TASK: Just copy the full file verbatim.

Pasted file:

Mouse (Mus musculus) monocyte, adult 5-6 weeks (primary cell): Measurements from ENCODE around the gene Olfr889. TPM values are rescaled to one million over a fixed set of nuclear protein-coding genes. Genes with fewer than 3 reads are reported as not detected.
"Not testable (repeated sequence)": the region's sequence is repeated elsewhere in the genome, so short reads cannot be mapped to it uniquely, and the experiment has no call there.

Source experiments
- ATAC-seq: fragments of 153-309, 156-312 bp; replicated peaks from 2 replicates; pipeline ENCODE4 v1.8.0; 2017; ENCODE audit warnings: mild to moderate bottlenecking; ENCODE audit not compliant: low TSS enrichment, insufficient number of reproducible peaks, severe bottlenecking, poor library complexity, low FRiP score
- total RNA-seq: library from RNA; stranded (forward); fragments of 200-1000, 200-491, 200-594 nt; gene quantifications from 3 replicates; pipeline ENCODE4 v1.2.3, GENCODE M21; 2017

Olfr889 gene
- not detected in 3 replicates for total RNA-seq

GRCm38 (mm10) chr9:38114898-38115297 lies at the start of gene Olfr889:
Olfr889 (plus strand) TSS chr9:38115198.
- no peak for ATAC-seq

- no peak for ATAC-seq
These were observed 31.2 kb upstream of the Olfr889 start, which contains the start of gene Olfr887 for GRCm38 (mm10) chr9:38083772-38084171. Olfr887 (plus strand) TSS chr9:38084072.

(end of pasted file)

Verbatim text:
Mouse (Mus musculus) monocyte, adult 5-6 weeks (primary cell): Measurements from ENCODE around the gene Olfr889. TPM values are rescaled to one million over a fixed set of nuclear protein-coding genes. Genes with fewer than 3 reads are reported as not detected.
"Not testable (repeated sequence)": the region's sequence is repeated elsewhere in the genome, so short reads cannot be mapped to it uniquely, and the experiment has no call there.

Source experiments
- ATAC-seq: fragments of 153-309, 156-312 bp; replicated peaks from 2 replicates; pipeline ENCODE4 v1.8.0; 2017; ENCODE audit warnings: mild to moderate bottlenecking; ENCODE audit not compliant: low TSS enrichment, insufficient number of reproducible peaks, severe bottlenecking, poor library complexity, low FRiP score
- total RNA-seq: library from RNA; stranded (forward); fragments of 200-1000, 200-491, 200-594 nt; gene quantifications from 3 replicates; pipeline ENCODE4 v1.2.3, GENCODE M21; 2017

Olfr889 gene
- not detected in 3 replicates for total RNA-seq

GRCm38 (mm10) chr9:38114898-38115297 lies at the start of gene Olfr889:
Olfr889 (plus strand) TSS chr9:38115198.
- no peak for ATAC-seq

- no peak for ATAC-seq
These were observed 31.2 kb upstream of the Olfr889 start, which contains the start of gene Olfr887 for GRCm38 (mm10) chr9:38083772-38084171. Olfr887 (plus strand) TSS chr9:38084072.